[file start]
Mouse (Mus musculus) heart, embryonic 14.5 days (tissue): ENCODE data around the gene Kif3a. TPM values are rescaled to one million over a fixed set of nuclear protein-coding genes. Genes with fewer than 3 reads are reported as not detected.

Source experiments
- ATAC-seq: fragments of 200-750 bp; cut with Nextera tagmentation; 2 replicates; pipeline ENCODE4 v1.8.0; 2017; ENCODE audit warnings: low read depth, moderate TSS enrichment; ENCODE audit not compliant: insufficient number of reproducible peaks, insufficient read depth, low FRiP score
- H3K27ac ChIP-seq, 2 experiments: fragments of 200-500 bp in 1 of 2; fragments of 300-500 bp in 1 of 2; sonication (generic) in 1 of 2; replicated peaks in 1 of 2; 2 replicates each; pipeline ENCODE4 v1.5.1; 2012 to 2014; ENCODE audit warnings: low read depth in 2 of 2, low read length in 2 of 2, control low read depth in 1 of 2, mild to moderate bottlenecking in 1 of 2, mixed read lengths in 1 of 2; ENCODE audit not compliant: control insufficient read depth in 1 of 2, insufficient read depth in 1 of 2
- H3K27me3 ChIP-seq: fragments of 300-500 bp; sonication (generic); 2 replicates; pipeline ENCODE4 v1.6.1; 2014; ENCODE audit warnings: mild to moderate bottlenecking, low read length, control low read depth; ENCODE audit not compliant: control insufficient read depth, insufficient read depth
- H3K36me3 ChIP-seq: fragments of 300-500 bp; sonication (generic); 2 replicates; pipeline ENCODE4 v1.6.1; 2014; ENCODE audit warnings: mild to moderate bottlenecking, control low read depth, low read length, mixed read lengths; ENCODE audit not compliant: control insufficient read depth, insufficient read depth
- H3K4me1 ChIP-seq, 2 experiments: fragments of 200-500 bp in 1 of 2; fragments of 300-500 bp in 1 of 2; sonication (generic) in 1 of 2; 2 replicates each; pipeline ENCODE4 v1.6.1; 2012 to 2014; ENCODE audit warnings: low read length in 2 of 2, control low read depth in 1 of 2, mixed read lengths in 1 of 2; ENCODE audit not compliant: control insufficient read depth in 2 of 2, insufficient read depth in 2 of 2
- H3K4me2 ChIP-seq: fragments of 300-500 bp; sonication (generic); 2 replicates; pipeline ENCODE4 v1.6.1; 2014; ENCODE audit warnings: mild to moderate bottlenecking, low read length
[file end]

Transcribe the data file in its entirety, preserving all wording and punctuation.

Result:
Mouse (Mus musculus) heart, embryonic 14.5 days (tissue): ENCODE data around the gene Kif3a. TPM values are rescaled to one million over a fixed set of nuclear protein-coding genes. Genes with fewer than 3 reads are reported as not detected.

Source experiments
- ATAC-seq: fragments of 200-750 bp; cut with Nextera tagmentation; 2 replicates; pipeline ENCODE4 v1.8.0; 2017; ENCODE audit warnings: low read depth, moderate TSS enrichment; ENCODE audit not compliant: insufficient number of reproducible peaks, insufficient read depth, low FRiP score
- H3K27ac ChIP-seq, 2 experiments: fragments of 200-500 bp in 1 of 2; fragments of 300-500 bp in 1 of 2; sonication (generic) in 1 of 2; replicated peaks in 1 of 2; 2 replicates each; pipeline ENCODE4 v1.5.1; 2012 to 2014; ENCODE audit warnings: low read depth in 2 of 2, low read length in 2 of 2, control low read depth in 1 of 2, mild to moderate bottlenecking in 1 of 2, mixed read lengths in 1 of 2; ENCODE audit not compliant: control insufficient read depth in 1 of 2, insufficient read depth in 1 of 2
- H3K27me3 ChIP-seq: fragments of 300-500 bp; sonication (generic); 2 replicates; pipeline ENCODE4 v1.6.1; 2014; ENCODE audit warnings: mild to moderate bottlenecking, low read length, control low read depth; ENCODE audit not compliant: control insufficient read depth, insufficient read depth
- H3K36me3 ChIP-seq: fragments of 300-500 bp; sonication (generic); 2 replicates; pipeline ENCODE4 v1.6.1; 2014; ENCODE audit warnings: mild to moderate bottlenecking, control low read depth, low read length, mixed read lengths; ENCODE audit not compliant: control insufficient read depth, insufficient read depth
- H3K4me1 ChIP-seq, 2 experiments: fragments of 200-500 bp in 1 of 2; fragments of 300-500 bp in 1 of 2; sonication (generic) in 1 of 2; 2 replicates each; pipeline ENCODE4 v1.6.1; 2012 to 2014; ENCODE audit warnings: low read length in 2 of 2, control low read depth in 1 of 2, mixed read lengths in 1 of 2; ENCODE audit not compliant: control insufficient read depth in 2 of 2, insufficient read depth in 2 of 2
- H3K4me2 ChIP-seq: fragments of 300-500 bp; sonication (generic); 2 replicates; pipeline ENCODE4 v1.6.1; 2014; ENCODE audit warnings: mild to moderate bottlenecking, low read length